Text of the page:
09-20-2011, 04:50 PM #4 Member   Join Date: Jul 2011 Location: Canada Posts: 49 Rewards Points: 25 80% rule IS used in Canadian residential, if you happen to be there.
 09-20-2011, 04:57 PM #5 JOATMON     Join Date: Aug 2011 Location: S. California Posts: 11,401 Rewards Points: 1,958 Blog Entries: 2 Even if you use CFL's in the cans....if they have Edison sockets, you will be over. If you sell the house, what would stop someone from filling up all those cans with incandescents? BTW....for load calculations, use 120Vac...not 115. Yea, your actual voltage might be around 115...but 120 is the 'exected' voltage. I don't think there is any code against having lights and outlets on the same breaker.....but I don't allow that in my house. I don't want a tripped outlet turning off the lights....Besides, you typically have lights on 15A breakers...and outlets on 20A breakers. Lights use 14-2 (or 14-3) and your outlets 12-2 wire. __________________ Even if you are on the right track, you will still get run over if you just sit there. My 2-Story Addition Build in Progress Link ... My Garage Build Link and My Jeep Build Link
09-20-2011, 05:41 PM   #6
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Quote:
 Originally Posted by MitNotrof 80% rule IS used in Canadian residential, if you happen to be there.
I'm in Southern Cal....I'll be updating my location shortly in my profile. Thanks.

09-20-2011, 05:43 PM   #7
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Quote:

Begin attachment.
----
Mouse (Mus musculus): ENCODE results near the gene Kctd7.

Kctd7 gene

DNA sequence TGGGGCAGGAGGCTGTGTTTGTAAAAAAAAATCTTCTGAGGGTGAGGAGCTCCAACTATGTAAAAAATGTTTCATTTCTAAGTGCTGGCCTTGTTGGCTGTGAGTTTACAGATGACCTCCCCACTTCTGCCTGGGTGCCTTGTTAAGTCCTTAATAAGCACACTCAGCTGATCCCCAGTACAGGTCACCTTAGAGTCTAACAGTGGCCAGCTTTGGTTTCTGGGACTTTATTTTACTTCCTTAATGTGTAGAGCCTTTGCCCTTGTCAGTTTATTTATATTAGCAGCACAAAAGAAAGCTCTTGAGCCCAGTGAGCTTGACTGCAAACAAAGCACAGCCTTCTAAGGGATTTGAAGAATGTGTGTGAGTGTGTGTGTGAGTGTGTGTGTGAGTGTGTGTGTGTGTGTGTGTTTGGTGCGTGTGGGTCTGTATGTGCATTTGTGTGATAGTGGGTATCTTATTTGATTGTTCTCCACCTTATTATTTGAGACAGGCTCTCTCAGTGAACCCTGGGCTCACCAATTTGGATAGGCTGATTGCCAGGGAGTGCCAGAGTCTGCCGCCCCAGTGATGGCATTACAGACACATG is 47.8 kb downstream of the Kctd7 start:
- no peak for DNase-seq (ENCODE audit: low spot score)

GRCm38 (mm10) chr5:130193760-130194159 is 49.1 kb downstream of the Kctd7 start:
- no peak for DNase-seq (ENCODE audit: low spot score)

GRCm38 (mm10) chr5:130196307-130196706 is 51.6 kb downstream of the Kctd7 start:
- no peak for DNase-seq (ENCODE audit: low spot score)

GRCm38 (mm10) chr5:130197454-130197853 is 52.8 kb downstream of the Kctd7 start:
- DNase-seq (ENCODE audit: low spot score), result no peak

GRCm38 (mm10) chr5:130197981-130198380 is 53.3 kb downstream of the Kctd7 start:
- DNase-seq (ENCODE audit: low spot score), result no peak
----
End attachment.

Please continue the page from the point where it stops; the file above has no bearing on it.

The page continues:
Originally Posted by ddawg16 Even if you use CFL's in the cans....if they have Edison sockets, you will be over. If you sell the house, what would stop someone from filling up all those cans with incandescents? BTW....for load calculations, use 120Vac...not 115. Yea, your actual voltage might be around 115...but 120 is the 'exected' voltage. I don't think there is any code against having lights and outlets on the same breaker.....but I don't allow that in my house. I don't want a tripped outlet turning off the lights....Besides, you typically have lights on 15A breakers...and outlets on 20A breakers. Lights use 14-2 (or 14-3) and your outlets 12-2 wire.
Thanks ddawg....I bought the house about a year ago and I too found it strange that the outlets were wired to the same circuit as the lights. Your point is well taken. I will definitely be installing a dedicated circuit for the new cans.

Out of curiosity - what is an Edison socket and how would it increase the load?